From an interview with Harshit Rawal
When Harshit decided to move to Canada to build a career in banking, he wanted to properly prepare. Quitting his job a few months before the move enabled him to reach out to other newcomers attending the same college program, arrange accommodation, and develop a plan to make the most of his Canadian college experience. He immersed himself in the college community, becoming a student ambassador, attending events, and growing his LinkedIn profile. By the time he graduated, he had a job offer in hand. Here, Harshit describes how he successfully navigated his move to Canada, built a friendship network, developed ties in the professional community, and landed his dream job.
I was born and raised in Mumbai, India, and always wanted to work as a financial advisor. Multiple generations of my family worked in the banking industry in India so I wanted to follow suit. But I wanted to take it a step further and work in a country that had one of the best banking systems in the world. Canada is definitely one such place, so my decision to move here was straightforward. I also wanted to move to a country that has a colder climate: I actually love the cold.
After earning my Masters in finance in India, I felt it was important to gain banking experience in India before moving to Canada. I worked for different multinational organizations in India to build my work experience and get to know the work culture of a bank. I chose to come to Canada as an international student, to study financial planning and wealth management at Lambton College in Sarnia. Once I got accepted and my study permit was approved, I dedicated myself to preparing. I quit my job in India about three months before my arrival at Toronto Pearson Airport in August 2019.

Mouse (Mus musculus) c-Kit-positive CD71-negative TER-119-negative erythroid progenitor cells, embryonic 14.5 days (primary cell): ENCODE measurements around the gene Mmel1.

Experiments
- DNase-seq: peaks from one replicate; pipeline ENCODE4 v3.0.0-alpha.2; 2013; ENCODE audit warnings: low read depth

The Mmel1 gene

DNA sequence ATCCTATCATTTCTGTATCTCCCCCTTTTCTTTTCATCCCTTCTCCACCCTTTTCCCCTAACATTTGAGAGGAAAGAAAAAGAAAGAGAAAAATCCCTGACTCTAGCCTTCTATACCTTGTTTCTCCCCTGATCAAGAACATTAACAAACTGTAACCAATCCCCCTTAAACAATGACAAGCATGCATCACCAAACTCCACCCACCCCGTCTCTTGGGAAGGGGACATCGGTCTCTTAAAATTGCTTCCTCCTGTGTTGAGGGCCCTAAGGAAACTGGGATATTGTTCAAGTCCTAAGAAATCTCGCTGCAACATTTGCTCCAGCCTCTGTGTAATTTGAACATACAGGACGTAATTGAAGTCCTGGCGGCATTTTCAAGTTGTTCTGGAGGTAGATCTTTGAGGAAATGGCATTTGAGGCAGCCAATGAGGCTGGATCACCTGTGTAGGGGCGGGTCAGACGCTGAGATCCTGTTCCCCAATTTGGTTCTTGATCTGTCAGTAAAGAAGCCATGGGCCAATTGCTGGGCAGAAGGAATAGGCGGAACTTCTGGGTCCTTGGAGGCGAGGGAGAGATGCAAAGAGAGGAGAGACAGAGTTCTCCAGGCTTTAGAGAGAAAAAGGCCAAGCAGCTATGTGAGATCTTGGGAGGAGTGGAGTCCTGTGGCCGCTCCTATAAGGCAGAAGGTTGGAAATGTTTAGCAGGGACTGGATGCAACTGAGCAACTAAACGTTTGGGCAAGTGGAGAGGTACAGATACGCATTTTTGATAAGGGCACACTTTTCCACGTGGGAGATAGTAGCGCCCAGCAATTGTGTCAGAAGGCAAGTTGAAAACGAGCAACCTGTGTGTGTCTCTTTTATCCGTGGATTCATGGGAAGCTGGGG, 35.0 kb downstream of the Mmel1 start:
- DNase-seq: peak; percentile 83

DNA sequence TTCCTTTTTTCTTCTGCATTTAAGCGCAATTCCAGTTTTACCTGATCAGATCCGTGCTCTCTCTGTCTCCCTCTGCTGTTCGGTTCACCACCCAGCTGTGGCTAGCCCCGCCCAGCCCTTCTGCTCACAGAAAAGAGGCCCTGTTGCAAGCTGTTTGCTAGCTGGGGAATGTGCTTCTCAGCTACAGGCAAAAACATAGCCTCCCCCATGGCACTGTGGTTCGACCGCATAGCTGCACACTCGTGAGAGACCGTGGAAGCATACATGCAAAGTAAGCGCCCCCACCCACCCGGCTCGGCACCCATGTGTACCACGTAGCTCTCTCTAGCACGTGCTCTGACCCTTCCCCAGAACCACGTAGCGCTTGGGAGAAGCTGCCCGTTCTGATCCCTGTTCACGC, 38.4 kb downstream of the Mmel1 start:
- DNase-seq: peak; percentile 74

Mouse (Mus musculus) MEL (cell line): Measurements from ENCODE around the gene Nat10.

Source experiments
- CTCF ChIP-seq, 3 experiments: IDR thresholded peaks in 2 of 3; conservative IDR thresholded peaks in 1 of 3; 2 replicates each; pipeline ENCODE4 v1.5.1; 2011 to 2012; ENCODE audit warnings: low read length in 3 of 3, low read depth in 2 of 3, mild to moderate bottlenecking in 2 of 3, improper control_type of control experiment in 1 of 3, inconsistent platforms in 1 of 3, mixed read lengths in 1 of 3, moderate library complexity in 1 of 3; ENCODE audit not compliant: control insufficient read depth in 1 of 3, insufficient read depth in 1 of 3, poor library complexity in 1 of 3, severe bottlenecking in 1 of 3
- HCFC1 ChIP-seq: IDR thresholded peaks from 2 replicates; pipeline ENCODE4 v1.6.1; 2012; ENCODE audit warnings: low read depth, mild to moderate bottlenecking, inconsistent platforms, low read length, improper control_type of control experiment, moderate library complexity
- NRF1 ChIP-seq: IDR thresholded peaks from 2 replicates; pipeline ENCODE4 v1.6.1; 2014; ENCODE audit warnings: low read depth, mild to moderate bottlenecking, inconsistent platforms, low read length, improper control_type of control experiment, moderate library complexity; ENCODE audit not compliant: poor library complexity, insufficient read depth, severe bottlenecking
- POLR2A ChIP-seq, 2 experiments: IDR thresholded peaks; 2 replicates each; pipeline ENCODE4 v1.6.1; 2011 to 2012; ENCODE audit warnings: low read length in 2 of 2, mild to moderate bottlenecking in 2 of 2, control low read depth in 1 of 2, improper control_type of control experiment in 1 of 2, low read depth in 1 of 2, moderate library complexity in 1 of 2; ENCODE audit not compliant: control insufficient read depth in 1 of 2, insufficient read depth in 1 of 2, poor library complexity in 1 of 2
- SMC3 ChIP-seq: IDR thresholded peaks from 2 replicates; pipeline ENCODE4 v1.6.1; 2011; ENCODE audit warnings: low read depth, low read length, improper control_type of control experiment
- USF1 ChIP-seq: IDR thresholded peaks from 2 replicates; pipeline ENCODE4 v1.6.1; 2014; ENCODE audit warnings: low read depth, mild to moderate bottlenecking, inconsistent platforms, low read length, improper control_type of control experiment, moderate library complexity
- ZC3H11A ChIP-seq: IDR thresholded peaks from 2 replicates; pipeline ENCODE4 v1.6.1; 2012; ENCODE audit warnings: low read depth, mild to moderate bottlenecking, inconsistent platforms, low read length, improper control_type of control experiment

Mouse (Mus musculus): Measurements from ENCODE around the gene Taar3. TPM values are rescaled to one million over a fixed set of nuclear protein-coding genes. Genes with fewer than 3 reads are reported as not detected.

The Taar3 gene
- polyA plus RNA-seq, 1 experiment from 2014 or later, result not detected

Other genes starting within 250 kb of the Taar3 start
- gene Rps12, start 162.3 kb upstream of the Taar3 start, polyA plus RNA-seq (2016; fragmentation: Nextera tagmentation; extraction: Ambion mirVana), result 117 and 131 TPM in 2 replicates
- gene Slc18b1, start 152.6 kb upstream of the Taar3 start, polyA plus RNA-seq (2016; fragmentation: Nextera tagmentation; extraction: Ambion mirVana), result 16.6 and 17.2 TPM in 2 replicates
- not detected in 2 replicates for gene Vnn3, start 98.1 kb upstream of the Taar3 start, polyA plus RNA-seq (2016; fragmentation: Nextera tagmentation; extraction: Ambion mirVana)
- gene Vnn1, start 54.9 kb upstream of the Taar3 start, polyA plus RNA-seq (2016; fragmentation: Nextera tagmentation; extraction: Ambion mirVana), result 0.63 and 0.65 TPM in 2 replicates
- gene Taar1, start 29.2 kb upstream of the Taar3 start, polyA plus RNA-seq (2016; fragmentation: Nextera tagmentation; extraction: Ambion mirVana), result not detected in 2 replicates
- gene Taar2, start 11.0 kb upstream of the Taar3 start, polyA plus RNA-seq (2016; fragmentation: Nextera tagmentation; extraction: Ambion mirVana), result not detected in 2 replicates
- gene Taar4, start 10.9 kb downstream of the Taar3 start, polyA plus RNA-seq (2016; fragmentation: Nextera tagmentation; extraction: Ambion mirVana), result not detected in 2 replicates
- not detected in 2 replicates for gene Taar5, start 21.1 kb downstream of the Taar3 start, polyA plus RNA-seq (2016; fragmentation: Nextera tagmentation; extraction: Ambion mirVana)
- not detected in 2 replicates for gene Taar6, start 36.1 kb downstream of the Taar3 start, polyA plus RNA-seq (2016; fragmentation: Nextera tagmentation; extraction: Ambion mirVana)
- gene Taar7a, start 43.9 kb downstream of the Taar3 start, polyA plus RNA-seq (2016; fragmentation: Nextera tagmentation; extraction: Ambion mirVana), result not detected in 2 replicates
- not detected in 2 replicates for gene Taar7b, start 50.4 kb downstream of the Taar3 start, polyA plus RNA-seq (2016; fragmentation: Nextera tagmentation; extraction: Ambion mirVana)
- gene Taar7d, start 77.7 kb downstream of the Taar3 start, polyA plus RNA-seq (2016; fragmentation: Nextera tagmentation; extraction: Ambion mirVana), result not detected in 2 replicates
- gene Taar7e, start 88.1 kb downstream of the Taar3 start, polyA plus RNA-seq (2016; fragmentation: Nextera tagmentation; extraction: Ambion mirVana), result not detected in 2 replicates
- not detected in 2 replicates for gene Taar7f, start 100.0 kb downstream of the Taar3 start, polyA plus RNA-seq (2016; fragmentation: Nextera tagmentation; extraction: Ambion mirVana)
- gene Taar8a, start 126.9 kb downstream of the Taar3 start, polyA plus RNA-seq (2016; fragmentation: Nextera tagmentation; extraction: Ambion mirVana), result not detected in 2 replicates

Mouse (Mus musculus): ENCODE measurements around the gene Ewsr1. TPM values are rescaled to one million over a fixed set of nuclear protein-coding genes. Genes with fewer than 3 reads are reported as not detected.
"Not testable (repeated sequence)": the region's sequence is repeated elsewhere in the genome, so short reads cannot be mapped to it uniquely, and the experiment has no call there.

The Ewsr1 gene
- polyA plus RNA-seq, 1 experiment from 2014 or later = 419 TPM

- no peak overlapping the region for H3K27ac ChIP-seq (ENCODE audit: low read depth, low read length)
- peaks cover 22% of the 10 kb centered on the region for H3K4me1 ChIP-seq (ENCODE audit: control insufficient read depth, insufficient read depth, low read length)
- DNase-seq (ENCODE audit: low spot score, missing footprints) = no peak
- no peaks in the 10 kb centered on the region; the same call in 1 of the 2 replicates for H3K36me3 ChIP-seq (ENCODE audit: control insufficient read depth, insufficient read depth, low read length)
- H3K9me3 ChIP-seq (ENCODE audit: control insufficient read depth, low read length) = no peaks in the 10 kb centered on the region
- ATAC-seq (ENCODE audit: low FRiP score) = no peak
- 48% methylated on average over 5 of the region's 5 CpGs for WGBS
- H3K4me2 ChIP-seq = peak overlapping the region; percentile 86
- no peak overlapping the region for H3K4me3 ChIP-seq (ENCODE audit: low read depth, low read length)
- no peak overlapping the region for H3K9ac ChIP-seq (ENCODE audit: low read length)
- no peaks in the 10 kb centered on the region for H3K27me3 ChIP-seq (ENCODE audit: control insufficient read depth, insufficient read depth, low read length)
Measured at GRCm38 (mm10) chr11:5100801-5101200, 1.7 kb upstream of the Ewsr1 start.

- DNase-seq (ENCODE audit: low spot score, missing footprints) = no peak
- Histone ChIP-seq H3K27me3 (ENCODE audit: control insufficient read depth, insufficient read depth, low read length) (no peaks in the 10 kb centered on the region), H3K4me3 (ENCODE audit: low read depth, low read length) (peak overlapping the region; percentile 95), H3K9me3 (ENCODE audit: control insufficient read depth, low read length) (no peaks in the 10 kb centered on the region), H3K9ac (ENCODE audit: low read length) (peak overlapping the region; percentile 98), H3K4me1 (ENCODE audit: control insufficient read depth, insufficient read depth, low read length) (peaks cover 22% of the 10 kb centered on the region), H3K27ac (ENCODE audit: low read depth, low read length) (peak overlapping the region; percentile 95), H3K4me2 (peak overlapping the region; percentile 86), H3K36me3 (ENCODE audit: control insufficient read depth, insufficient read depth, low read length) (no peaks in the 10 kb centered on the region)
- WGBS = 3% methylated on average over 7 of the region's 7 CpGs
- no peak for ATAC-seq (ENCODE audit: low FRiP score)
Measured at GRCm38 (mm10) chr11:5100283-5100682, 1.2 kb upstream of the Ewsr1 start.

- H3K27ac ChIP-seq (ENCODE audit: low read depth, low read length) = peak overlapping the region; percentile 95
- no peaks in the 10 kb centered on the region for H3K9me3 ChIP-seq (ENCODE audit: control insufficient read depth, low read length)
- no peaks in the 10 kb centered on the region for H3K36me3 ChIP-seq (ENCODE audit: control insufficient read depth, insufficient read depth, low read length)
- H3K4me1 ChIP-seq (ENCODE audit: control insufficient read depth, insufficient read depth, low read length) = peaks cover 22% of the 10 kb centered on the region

Build a network before moving to Canada
During those few months leading up to my departure, I completed the necessary paperwork and researched Canadian cities, transit, and accommodation options. My primary concern was finding good accommodation because I knew choosing the right place to live was instrumental to a great experience. I set up groups through Whatsapp and Facebook to connect with other people arriving in Canada from India to attend the same study program.
Before leaving for Canada, I already had a network of friends travelling from India to Sarnia. We booked our flights to arrive in Toronto within a couple days of each other. We also arranged our temporary accommodation in advance, and rented an apartment together for the first couple weeks. Since we all arrived around the same time, the cost was shared equally and nobody was left paying a larger share due to roommates showing up many days later.
I was very excited about meeting new people and learning a new culture. And even though I had a network of friends already, I did experience some culture shock. I was surprised by how early Canadians go to bed. In India, we come home from work around 8 p.m. and don’t eat dinner until quite late, heading to bed around 1 a.m. In Sarnia, it was lights out at 9 p.m. Adjusting to the food was challenging as well, especially since I’m vegetarian. But I learned to cook my own meals.